Overpaid or underpaid? A state-by-state ranking of public-employee compensation

Article Highlights

  • A remarkably large variance exists in the way that different states pay their employees.

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  • Merely because public pay could in theory differ from private levels doesn't constitute evidence that it does differ.

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  • We have produced the first comprehensive state-by-state comparison of public- and private-sector compensation.

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Abstract

This paper ranks all 50 states according to how costly their public-employee
compensation packages are relative to private-sector standards. Each state’s package is
placed into one of five categories: modest penalty, market level, modest premium, large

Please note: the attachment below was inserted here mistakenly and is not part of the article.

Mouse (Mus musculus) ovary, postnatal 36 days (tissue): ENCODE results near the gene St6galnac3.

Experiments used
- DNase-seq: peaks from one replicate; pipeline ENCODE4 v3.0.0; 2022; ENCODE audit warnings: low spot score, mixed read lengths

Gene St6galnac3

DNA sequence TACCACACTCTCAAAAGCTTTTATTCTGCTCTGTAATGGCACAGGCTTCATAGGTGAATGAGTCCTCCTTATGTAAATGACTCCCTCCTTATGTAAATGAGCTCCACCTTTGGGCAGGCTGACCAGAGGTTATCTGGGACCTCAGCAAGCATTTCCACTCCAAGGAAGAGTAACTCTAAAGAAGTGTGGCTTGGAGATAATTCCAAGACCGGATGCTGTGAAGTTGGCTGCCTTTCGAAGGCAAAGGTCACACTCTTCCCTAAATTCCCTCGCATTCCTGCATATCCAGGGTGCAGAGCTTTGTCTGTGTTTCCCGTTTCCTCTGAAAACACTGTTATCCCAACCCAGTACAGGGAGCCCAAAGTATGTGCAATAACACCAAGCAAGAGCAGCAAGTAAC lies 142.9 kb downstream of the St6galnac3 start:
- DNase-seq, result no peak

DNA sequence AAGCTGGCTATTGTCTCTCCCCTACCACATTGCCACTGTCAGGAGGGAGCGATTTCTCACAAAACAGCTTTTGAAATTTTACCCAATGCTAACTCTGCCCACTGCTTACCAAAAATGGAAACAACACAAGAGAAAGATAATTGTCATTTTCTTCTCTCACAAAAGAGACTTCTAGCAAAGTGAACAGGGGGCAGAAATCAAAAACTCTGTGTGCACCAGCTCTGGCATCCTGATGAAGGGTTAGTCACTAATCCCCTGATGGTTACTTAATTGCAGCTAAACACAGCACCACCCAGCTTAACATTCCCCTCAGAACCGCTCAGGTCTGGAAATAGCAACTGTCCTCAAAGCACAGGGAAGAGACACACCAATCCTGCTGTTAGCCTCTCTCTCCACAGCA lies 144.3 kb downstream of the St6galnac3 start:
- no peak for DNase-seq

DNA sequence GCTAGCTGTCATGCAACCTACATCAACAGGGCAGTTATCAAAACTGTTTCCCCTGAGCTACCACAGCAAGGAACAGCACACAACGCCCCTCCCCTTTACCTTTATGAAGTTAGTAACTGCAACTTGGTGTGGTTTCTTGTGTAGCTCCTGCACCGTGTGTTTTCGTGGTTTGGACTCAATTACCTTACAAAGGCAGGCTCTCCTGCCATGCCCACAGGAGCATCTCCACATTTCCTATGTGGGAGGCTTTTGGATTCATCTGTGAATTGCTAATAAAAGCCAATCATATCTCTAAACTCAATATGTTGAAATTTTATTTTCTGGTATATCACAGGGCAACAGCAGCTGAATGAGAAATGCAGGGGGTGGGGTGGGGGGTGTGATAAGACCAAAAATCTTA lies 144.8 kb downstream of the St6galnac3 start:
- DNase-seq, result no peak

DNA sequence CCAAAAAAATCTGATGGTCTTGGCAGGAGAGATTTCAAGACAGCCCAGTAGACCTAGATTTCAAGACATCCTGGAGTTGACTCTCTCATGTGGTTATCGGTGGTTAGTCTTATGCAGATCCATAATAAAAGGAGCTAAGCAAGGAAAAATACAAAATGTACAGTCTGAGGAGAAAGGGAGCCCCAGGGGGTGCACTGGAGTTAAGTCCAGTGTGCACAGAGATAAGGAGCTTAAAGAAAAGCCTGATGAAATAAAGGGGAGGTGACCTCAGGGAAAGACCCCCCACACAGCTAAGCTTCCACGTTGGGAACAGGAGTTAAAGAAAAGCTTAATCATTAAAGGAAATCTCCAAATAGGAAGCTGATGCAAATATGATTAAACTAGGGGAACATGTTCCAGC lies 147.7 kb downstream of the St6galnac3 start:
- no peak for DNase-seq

premium, or very large premium. The results show that national-level analyses obscure
significant differences in compensation from state to state. Connecticut, for example,
pays its state employees 42 percent more than what similar private-sector workers
receive, but Virginia pays its state workers about 6 percent less. State-by-state political
interest in public-sector pay aligns fairly well with our results: In states where publicsector
pay is an active political issue, state government employees appear to be better
compensated than similarly-skilled private sector workers. In states where state
government compensation is at or below market levels, pay for public employees is
generally less controversial.

 

 

 

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Andrew G.
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